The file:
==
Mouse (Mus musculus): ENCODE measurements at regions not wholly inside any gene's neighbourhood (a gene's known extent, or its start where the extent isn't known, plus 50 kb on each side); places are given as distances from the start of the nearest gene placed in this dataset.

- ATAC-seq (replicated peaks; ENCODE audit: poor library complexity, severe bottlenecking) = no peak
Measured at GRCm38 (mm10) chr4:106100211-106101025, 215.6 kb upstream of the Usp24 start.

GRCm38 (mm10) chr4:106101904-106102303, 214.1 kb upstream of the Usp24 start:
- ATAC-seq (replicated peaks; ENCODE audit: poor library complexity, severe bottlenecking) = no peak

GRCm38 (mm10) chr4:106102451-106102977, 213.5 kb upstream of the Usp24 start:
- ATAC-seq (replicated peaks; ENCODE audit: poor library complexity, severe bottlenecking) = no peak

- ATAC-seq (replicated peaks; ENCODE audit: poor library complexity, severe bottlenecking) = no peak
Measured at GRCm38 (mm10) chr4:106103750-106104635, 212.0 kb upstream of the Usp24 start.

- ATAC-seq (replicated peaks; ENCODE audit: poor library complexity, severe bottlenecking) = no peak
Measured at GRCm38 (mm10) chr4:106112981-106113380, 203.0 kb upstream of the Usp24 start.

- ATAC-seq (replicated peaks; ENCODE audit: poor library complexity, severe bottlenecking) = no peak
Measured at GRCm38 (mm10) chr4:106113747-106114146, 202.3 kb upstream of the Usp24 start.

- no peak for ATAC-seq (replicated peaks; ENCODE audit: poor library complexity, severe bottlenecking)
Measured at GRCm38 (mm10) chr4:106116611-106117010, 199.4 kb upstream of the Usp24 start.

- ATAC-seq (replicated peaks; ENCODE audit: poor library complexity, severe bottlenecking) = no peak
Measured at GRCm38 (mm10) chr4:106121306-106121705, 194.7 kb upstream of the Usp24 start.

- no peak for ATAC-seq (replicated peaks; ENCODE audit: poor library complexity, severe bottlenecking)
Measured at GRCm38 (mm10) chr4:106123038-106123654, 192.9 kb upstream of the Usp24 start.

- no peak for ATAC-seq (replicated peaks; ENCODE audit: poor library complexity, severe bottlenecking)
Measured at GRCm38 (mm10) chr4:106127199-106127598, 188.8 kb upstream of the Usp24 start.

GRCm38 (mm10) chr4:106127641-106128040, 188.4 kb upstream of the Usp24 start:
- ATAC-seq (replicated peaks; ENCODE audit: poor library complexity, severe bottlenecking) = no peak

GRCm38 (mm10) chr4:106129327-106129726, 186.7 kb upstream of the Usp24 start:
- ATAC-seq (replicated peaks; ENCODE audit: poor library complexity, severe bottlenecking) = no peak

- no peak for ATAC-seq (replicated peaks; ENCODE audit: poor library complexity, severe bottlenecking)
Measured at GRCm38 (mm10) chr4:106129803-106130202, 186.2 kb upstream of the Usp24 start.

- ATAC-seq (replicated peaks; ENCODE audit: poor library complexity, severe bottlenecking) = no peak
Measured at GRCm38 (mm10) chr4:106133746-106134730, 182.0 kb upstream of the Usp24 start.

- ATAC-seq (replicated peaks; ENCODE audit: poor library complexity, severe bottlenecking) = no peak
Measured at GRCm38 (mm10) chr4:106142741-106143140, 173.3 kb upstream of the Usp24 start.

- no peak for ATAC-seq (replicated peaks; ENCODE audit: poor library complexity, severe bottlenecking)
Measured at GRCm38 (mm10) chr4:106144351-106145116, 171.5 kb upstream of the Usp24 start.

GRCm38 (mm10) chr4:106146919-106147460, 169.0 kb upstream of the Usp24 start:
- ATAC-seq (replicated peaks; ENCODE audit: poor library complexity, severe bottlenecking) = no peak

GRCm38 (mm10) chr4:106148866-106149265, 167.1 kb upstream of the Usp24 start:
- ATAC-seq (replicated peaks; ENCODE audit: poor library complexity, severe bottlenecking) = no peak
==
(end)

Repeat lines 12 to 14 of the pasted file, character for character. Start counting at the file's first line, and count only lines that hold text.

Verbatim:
- ATAC-seq (replicated peaks; ENCODE audit: poor library complexity, severe bottlenecking) = no peak
Measured at GRCm38 (mm10) chr4:106113747-106114146, 202.3 kb upstream of the Usp24 start.

- no peak for ATAC-seq (replicated peaks; ENCODE audit: poor library complexity, severe bottlenecking)